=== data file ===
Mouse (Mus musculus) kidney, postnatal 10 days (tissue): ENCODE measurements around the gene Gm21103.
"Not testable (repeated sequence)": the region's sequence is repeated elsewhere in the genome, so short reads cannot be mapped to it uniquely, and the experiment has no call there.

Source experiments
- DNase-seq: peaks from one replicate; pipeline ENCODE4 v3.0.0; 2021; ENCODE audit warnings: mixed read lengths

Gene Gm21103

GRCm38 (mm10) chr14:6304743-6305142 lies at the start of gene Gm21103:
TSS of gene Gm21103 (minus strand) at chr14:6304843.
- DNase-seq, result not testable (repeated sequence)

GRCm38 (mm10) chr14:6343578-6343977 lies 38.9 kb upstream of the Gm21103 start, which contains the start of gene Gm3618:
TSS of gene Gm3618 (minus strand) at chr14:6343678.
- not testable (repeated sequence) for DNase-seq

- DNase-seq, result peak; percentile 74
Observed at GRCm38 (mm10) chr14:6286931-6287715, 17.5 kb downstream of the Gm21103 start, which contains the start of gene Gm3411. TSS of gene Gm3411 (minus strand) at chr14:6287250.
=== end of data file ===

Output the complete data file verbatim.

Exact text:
Mouse (Mus musculus) kidney, postnatal 10 days (tissue): ENCODE measurements around the gene Gm21103.
"Not testable (repeated sequence)": the region's sequence is repeated elsewhere in the genome, so short reads cannot be mapped to it uniquely, and the experiment has no call there.

Source experiments
- DNase-seq: peaks from one replicate; pipeline ENCODE4 v3.0.0; 2021; ENCODE audit warnings: mixed read lengths

Gene Gm21103

GRCm38 (mm10) chr14:6304743-6305142 lies at the start of gene Gm21103:
TSS of gene Gm21103 (minus strand) at chr14:6304843.
- DNase-seq, result not testable (repeated sequence)

GRCm38 (mm10) chr14:6343578-6343977 lies 38.9 kb upstream of the Gm21103 start, which contains the start of gene Gm3618:
TSS of gene Gm3618 (minus strand) at chr14:6343678.
- not testable (repeated sequence) for DNase-seq

- DNase-seq, result peak; percentile 74
Observed at GRCm38 (mm10) chr14:6286931-6287715, 17.5 kb downstream of the Gm21103 start, which contains the start of gene Gm3411. TSS of gene Gm3411 (minus strand) at chr14:6287250.